PHYSICS 302L - Rory Coker
Prof. Rory Coker
Office: RLM 8.312
Phone: (512) 471-5194
Fax: (512) 471-9637
Email: rory coker's civilian mail, coker's physics department mail

Office Hours:   Fall 2018,  Tuesday, 1 to 2 PM; Friday, 3:30 - 4:30 PM; RLM 8.312 [Subject to change.]

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The Fall 2018 unique number is 55480, and the class meets 2 to 3 PM on MWF in Pai 4.42.  Attendance is REQUIRED in class, and the roll will be checked each day. If you need personal help with the homework and are on campus, the Coaching tables by the elevators on the 5th level of RLM Hall will be manned daily.  The TA is Wei-Jin Zheng, office hours: Monday 3-4pm, RLM 14.318, and weekly problem session: Friday 3-4pm, RLM 5.122

Text: COLLEGE PHYSICS (9th ed) by Serway and Vuille, Vol. 2 (Brooks-Cole, 2012).  Earlier or later editions will work.  This course and text cover basic physics using algebra and trig but not calculus.  You should probably not be taking this course if you are majoring in science or engineering.  Science majors take calculus-based Phy 301, 315, 316 while engineers take calculus-based Phy 303K and L.  Also Phy 317K and L are survey courses like 302K and L, but using calculus.  302L covers important topics in fundamental physics, beginning with the gradual understanding of one of the four fundamental forces of nature, the electrical force, in the late 1700s, and ending with a quick survey of late 20th and early 21st century physics.

Syllabus and first day handout for Fall 2018. Basis of course letter grade: Final exam, 25%; homework, 40%; best 2 of the 3 exams, 25%; class attendance, 10%. The lowest homework grade is dropped. Class attendance is NOT OPTIONAL; it is required, and contributes a significant percentage of the overall course grade. So far it looks as if class attendance will be checked in the standard way, using iClickers registered on Canvas.  You presumably already know how to do this from taking previous Natural Science courses, including 302K.  Note that all class grades are stored on Quest, NOT on Canvas.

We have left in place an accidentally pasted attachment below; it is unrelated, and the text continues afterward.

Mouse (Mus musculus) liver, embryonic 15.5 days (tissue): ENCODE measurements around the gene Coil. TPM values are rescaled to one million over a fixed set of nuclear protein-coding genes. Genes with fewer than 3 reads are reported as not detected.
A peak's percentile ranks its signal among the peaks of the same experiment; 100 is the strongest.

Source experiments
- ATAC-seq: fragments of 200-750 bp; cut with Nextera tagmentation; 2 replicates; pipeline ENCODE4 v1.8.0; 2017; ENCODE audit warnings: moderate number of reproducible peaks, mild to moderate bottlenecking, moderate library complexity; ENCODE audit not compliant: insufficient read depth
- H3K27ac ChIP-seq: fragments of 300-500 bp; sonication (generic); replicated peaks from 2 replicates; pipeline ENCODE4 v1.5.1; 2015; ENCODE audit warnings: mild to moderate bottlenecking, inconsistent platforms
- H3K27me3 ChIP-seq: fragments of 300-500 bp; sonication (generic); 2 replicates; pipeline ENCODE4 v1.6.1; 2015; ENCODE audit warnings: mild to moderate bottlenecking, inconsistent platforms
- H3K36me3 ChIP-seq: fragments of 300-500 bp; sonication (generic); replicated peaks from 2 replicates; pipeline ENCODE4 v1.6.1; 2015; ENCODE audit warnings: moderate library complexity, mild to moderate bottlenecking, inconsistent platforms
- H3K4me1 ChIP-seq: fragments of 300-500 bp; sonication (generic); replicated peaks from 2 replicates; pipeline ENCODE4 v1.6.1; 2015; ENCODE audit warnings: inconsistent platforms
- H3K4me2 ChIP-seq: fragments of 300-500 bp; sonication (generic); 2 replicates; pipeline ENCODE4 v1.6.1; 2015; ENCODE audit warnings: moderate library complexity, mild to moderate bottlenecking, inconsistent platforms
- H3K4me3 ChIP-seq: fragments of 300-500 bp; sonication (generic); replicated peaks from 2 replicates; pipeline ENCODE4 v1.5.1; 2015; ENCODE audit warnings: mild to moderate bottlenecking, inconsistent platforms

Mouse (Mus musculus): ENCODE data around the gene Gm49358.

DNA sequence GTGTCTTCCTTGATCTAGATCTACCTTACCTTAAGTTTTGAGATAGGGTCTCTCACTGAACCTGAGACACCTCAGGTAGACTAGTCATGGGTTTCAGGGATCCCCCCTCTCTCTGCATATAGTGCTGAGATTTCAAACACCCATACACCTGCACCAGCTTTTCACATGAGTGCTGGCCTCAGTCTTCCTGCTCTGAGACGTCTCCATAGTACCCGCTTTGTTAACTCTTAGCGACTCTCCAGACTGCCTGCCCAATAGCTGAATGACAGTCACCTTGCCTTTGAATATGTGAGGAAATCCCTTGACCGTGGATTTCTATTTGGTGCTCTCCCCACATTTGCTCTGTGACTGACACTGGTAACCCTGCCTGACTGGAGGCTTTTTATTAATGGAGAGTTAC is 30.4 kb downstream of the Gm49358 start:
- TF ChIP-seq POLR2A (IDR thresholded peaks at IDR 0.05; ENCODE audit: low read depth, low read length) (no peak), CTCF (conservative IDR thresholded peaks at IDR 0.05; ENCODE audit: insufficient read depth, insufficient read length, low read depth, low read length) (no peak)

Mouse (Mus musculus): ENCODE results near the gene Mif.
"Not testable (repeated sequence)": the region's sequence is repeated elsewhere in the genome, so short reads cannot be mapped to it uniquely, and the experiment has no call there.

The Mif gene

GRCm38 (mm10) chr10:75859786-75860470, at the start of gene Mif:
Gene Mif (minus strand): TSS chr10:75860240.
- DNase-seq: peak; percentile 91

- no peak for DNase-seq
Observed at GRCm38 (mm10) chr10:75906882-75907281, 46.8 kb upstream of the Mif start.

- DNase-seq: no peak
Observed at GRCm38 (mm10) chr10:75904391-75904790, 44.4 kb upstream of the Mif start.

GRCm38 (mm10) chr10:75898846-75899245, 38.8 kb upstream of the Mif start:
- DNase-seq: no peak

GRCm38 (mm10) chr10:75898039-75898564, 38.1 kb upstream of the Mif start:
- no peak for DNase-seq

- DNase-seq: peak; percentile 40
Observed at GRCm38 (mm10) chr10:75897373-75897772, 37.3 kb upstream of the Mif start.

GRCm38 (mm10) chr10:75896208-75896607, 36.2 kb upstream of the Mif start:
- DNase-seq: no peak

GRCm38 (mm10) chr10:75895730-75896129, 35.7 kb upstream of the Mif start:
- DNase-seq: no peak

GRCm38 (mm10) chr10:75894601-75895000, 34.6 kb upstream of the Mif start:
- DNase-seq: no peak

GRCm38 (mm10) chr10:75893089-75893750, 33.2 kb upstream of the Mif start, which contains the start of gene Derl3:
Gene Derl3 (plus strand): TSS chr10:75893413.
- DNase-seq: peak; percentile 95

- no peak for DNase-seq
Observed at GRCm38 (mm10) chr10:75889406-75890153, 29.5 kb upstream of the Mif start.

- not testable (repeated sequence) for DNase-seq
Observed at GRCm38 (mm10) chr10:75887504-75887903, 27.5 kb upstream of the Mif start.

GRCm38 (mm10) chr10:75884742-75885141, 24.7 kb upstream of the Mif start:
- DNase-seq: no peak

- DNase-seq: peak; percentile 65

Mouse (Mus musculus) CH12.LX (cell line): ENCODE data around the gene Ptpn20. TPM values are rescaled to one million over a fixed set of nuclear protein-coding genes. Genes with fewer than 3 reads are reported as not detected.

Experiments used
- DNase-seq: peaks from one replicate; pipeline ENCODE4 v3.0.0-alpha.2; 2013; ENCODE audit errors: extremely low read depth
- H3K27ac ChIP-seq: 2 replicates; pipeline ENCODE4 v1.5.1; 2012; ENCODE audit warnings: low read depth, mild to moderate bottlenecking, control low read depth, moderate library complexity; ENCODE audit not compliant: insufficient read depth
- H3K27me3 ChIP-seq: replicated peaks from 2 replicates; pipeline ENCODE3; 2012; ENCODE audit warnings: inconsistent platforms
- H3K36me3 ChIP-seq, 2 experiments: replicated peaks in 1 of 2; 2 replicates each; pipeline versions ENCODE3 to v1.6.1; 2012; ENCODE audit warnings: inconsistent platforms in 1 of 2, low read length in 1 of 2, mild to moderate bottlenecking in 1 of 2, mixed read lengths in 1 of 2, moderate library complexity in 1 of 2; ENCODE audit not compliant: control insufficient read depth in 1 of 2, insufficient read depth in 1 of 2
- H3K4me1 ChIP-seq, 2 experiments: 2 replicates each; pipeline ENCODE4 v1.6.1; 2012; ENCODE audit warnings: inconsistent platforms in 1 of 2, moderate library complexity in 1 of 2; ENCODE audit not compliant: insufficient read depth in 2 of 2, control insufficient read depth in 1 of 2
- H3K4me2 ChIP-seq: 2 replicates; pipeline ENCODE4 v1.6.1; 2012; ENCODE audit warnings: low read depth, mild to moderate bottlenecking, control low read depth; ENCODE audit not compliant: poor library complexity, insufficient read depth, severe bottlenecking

The homework for this course is handled by the Quest on-line  homework service. Homework assignments are turned in by you on-line from your web-browser, logging-in with your UT-EID from An FAQ page is available here. Complete homework and quiz solutions are available on Quest within 15 minutes or half an hour after the deadline.  Quest requires a $30 charge per student for its use, these funds going  toward the maintenance and operation of the resource. After the 12th day of class, when you log into Quest you will be asked to pay via credit card on a secure payment site. You have the option to wait up to 30 days to pay while still continuing to use Quest for your assignments. If you are taking more than one course using Quest, you will not be charged more than $60/semester. For payment questions, email Quest Fees.  

SO FAR:  As of assignment 12, only an average of 70 out of 82 enrolled students are turning in homework. The number has usually fluctuated between 70 and 75.  Remember that homework constitutes 40% of the overall class grade!  Looking over the grades so far, I can find 5 students who are not taking the exams and not turning in homework, and have course letter grades of D or F.